In terms of preparedness, it is vital to be proactive and gather information from various sources. Engaging with academic literature and reading recommended books like "Engaged Scholarship" can provide a foundation for bridging the gap between academia and practice. Seeking advice and insights from individuals who have gone through an executive DBA program can also be immensely valuable. Listening to podcasts or watching videos on the academic side of the field can help familiarize oneself with the unique language and ways of thinking associated with doctoral-level research.

Lastly, I would say to embrace the journey and have fun. We are creating something special with this program that is world class, and we have an incredible group of scholars supporting it.

Can you describe your research approach and research interests? 

When it comes to my research approach, I would describe myself as opportunistic. I seize opportunities that arise when I come across a problem – or a solution – that I believe holds broader applicability. I am passionate about social entrepreneurship and the impact that social enterprises can have beyond their respective industries or organizations. I currently sit on the board of an impact investing fund and strongly advocate for impact investing in sustainability. These are the areas where I intend to focus my future research and publications.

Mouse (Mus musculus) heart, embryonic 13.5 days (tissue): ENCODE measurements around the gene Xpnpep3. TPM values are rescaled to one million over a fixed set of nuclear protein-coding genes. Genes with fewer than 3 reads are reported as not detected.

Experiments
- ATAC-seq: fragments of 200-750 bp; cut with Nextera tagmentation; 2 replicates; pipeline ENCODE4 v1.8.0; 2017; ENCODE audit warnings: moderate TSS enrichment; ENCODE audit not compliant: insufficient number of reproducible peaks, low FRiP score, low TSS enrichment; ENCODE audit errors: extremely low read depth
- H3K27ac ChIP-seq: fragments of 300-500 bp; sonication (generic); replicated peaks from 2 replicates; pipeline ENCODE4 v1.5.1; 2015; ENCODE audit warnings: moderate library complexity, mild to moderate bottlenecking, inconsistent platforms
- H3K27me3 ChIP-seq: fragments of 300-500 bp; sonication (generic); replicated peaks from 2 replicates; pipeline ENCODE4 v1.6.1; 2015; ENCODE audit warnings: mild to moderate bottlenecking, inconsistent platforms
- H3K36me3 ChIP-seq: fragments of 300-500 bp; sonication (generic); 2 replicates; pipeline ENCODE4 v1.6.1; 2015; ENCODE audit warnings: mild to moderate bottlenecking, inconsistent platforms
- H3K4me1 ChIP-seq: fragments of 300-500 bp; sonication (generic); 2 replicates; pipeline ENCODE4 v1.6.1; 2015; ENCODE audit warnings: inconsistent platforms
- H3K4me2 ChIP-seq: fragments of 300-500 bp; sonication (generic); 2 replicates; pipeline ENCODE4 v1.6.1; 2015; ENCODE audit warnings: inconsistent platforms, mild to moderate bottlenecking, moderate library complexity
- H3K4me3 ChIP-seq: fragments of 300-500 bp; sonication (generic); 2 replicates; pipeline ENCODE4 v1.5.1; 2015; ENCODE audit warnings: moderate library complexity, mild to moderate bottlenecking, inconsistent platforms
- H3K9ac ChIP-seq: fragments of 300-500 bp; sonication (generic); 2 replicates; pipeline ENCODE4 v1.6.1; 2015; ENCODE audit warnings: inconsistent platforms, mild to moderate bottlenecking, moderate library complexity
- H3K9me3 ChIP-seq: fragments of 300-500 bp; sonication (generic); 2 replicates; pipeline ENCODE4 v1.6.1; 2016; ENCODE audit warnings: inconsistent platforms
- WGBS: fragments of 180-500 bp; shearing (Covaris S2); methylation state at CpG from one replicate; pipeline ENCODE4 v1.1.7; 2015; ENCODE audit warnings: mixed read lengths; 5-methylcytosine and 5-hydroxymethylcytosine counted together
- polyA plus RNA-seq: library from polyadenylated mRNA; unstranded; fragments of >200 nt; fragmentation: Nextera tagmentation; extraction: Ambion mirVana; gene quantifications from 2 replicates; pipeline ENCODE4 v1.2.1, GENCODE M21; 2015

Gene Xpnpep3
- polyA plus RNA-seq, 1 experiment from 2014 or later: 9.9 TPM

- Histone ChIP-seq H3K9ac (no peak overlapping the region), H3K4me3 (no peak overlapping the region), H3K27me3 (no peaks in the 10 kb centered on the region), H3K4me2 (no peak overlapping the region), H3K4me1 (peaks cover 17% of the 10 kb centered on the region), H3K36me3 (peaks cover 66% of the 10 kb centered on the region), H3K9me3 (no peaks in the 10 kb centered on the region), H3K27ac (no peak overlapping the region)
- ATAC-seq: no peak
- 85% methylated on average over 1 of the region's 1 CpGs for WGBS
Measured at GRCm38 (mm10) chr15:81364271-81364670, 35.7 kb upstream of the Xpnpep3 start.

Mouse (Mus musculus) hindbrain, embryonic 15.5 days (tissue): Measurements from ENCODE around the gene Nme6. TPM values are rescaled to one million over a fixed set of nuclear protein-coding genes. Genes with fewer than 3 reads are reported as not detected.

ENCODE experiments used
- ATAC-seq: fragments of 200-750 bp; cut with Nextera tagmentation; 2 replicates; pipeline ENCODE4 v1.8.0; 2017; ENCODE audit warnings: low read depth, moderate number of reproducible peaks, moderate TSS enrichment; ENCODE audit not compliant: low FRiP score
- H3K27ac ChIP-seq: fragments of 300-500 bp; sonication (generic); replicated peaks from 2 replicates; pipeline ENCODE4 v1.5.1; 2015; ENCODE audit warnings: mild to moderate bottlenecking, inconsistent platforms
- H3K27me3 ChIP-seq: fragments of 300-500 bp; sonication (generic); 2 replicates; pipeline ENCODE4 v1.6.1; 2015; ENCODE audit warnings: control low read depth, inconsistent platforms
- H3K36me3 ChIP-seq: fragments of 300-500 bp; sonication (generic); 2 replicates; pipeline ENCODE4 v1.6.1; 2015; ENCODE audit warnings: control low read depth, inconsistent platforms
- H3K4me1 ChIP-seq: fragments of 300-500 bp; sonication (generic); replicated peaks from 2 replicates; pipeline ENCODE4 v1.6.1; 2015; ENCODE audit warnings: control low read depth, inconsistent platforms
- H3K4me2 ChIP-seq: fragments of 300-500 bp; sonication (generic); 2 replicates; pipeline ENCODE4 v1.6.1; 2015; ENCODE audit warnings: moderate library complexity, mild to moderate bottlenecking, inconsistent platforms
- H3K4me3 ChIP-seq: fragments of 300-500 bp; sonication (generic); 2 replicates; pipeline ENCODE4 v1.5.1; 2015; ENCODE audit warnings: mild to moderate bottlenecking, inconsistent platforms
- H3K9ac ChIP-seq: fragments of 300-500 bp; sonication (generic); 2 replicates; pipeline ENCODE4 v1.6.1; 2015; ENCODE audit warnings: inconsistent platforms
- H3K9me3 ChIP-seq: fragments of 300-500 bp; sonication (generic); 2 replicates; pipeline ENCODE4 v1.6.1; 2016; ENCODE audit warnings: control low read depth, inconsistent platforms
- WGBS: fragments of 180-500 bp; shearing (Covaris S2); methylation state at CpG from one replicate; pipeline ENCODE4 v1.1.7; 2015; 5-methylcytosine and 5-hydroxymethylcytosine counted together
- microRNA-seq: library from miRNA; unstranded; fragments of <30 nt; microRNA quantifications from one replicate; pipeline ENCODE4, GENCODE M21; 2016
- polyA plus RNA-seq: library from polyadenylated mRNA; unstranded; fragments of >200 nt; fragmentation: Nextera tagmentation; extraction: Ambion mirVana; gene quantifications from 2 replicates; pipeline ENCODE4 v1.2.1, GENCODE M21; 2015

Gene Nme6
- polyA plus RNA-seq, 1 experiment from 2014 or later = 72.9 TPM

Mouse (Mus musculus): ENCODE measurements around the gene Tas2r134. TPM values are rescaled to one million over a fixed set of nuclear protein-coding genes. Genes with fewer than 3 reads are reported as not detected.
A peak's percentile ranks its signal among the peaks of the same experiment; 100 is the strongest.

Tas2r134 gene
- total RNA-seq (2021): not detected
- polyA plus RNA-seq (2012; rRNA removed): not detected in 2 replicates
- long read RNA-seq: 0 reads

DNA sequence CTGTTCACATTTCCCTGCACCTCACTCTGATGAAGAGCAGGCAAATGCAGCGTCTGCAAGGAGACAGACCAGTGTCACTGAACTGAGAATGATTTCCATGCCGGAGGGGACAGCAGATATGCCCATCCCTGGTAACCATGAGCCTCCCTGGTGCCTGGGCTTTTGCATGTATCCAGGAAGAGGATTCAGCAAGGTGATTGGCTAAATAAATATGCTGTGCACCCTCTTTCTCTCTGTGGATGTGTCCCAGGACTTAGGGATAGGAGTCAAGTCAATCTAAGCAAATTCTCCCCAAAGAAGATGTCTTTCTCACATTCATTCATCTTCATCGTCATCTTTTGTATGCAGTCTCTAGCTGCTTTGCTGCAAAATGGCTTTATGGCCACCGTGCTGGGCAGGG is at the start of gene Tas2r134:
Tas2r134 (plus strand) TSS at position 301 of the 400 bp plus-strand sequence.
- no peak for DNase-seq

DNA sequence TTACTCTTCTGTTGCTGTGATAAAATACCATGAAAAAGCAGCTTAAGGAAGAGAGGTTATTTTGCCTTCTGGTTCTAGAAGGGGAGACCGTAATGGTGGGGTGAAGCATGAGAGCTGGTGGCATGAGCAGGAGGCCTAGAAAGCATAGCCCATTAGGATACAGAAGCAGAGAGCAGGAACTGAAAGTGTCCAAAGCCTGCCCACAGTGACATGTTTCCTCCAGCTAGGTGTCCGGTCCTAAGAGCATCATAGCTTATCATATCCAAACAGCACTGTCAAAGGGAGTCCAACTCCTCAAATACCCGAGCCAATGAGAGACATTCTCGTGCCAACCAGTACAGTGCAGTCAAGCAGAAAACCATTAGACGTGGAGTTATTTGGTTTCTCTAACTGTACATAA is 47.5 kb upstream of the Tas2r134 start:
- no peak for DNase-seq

What was the most helpful advice you've received from a professor or manager that still holds true?

The piece of advice I would like to share I received from my mom. As an entrepreneur, I have had a number of my own ventures, and there was one that went sideways due to corruption in a challenging part of the world. As I was bemoaning the fact that the venture was failing, my mother told me, "If you have never failed, that means you have never tried." That resonates deeply with me, especially in the world of entrepreneurship, as a message to keep moving forward.

Tell us an interesting fact about yourself or your interests outside of teaching. 

Outside of teaching, I love to travel and have traveled extensively, including living overseas for a total of 17 years. Another fun fact that most of my friends know about me is I used to own a winery. There’s nothing quite like wine and food to reveal a lot about a culture, and also to bring people together!

View Jeanette's Smeal Directory profile